Friday, April 19, 2002

Shake, Rattle, And Roll!
Haven't felt any of these, but there have been a surge of Northern CA earthquakes. As this week was the 96th anniversary of the 1906 San Francisco earthquake the timing is interesting to say the least. I lived through several quakes in Southern CA and I suppose it is only a matter of time before I have one here in the Bay Area.

Wednesday, April 17, 2002

Reserve Fleet Crisis
The nightmare goes like this:

Two rusty cargo ships anchored side-by-side in the James River Reserve Fleet rip open in a major storm. More than 282,000 gallons of heavy oil, as dark and thick as molasses, pour into the James.

Within 48 hours, a black blanket of petroleum washes north onto Jamestown Island, a national landmark. Across the river, the sticky oil laps against an intake pipe that draws cooling water for the Surry nuclear power plant.

The spill also rolls south to the tip of Newport News and Portsmouth. Along the way, it soils sandy beaches, state wildlife sanctuaries, a historical park, prime bird and duck habitat, scenic waterfront properties, oyster seed grounds, clam beds, inland creeks and tidal marshes.


That is the start of an article series by the Virginia Pilot on reserve fleet tied up the James River. These ships are obsolete and no longer useful but would cost millions to dispose of properly. A real problem you don't hear much about.
Who Needs NATO Anyway?
Reader Don Wolff wrote to me over the weekend about my positive comments about Norway and the Baltic States. First he notes they are not subject to any real threats. Second, he observes:

Which raises once again the question, why NATO? What is the real threat? The Soviets are gone and the Russians demonstrated in Chetchnya that they are not a major military threat. Again, what is the real full intensity military threat?

I see NATO as a confidence building measure. Tying the European nations together makes it less likely they will go to war with each other. While I think war in Europe is unlikely, it is not impossible. Just look at Yugoslavia for one possible flashpoint- ethnic tensions.

As for Russia, I would feel better about them if I thought the political and economic changes there had reached critical mass and would not or could not be rolled back. I think we are one sustained world wide economic dip away from that sort of rollback. I agree there is no full intensity military threat today, but we should plan for the future where such a threat might appear.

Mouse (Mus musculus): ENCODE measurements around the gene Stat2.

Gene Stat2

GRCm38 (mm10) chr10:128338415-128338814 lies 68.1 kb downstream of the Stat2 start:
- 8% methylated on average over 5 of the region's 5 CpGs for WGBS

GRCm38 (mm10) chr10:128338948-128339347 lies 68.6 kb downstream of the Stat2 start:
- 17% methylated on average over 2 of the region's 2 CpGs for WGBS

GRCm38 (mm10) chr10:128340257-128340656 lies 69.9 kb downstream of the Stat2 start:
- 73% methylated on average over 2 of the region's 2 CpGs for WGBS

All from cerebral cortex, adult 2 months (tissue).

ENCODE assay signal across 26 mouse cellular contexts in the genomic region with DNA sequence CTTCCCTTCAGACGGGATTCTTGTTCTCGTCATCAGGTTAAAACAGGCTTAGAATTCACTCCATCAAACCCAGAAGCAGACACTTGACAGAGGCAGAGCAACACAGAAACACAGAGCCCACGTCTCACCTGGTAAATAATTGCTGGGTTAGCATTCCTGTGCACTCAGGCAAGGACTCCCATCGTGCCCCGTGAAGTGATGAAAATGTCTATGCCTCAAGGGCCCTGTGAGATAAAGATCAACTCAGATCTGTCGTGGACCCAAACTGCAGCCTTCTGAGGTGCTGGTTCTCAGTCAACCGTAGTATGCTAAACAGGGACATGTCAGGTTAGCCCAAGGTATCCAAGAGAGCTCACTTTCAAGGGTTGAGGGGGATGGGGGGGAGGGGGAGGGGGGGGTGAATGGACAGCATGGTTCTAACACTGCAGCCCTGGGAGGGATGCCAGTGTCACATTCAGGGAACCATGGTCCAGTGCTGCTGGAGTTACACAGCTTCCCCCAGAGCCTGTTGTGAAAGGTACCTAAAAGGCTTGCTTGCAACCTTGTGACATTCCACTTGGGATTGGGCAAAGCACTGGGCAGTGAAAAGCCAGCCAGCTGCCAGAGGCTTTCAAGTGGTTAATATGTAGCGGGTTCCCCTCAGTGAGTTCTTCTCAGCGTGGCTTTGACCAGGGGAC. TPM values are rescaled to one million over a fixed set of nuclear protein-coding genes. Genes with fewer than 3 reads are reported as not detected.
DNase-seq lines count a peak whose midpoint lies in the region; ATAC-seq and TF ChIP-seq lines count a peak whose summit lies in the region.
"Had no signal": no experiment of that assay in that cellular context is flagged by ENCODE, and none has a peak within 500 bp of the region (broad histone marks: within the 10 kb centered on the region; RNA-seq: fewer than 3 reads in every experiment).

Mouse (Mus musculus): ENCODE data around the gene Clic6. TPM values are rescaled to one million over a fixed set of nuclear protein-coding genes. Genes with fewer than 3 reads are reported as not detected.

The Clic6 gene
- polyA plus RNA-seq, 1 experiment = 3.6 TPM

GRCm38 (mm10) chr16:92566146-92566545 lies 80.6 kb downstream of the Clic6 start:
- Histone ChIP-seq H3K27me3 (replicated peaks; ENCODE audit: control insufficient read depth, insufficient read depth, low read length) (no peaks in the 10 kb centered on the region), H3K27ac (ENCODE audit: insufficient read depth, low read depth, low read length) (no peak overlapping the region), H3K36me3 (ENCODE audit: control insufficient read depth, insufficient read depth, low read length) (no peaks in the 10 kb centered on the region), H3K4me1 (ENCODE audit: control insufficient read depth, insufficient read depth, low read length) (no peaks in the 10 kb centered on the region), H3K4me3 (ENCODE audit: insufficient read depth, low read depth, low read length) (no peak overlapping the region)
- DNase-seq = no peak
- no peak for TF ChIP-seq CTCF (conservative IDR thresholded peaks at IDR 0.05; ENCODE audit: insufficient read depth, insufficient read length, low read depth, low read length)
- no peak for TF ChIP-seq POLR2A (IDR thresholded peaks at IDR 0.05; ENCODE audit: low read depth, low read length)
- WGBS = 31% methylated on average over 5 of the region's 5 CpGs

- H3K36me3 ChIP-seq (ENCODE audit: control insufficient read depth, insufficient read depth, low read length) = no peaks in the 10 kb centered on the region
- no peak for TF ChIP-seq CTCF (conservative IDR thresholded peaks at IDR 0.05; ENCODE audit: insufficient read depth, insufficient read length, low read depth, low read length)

NATO expansion is a topic intelligence, rational people easily disagree on. I'm favorable toward it, but certainly don't have the missionary zeal of a true believer. Anyone else want to try and sway me?
USN Force Cuts
I've seen it obversed in several places that both the Navy and Air Force budget plans are seriously flawed because they are spending lots of funds in future years to buy too many aircraft all at once. Now it appears that is fact is sinking in. The Navy is looking to cut the number of aircraft it will buy and this has made the Marines a bit upset:

The Navy is considering serious cuts in its fighter purchases, reducing the fleet of F-18E/Fs from 548 to 460 and the F-35 Joint Strike Fighter fleet by 400 aircraft (200 Marine vertical take-off aircraft and 200 Navy conventional take-off types). This has the Marines furious (as it will cut two wings out of their force and drive up the price of the rest, and could convince the British to switch to the conventional version) and international JSF partners complaining that the price of the aircraft will go up. (The Navy insists that expanding export markets will make up the difference.)

In effect this is threatening the entire VTOL version of the JSF. Both the British and the Marines were looking to that plane to replace the Harrier. I have a hard time seeing 200 more international sales out there for that plane.

The cuts are also reducing the number of aircraft available now:

The Navy is also retiring its S-3 Viking aircraft (which are used for anti-submarine, tanker, surveillance, and missile strike missions) early to save money. This move will mean that Atlantic Fleet carriers will conduct their next deployments (in some cases two of them) with only six S-3s instead of eight. (This was to happen when F-18E Super Hornet squadrons arrive as they need less tanker support, but the carriers will lose two S-3s before gaining any F-18Es.)

The loss of tanker ability probably hurts the most right now. Afghanistan was a big tanker war, and anything with Iraq promises to be the same. We are giving up a force multipler.
Good Thing They Are On Our Side
The British are planning to build a death ray:

Britain has launched its new Ground Based Air Defence program, the first phase of which will improve the existing surface-to-air missile defenses. This will include new radars, software, and controls, as well as some missile improvements. The second phase of the project will include new directed-energy air defense weapons. The British will spend $10 billion over the next decade on GBAD.
BT Suit
Long time readers will remember that British Telecom is trying sue Prodigy for patent infrigment. BT claims they invented hyperlinks.

Well today the judge made an initial ruling against BT.

British Telecom suffered a blow in its bid to charge royalties for hyperlinks on Wednesday when the New York judge hearing the case brought against Prodigy Communications issued a ruling on the first phase of the proceedings.

In what is known as a Markman ruling, U.S. District Judge Colleen McMahon said many of BT's claims that its patent closely mirrors methods common to the Internet were not valid. The Markman ruling is the phase of the trial that is concerned primarily with putting the words of the patent claim into plain English.


This one isn't over yet, but it looks like it will come out the right way.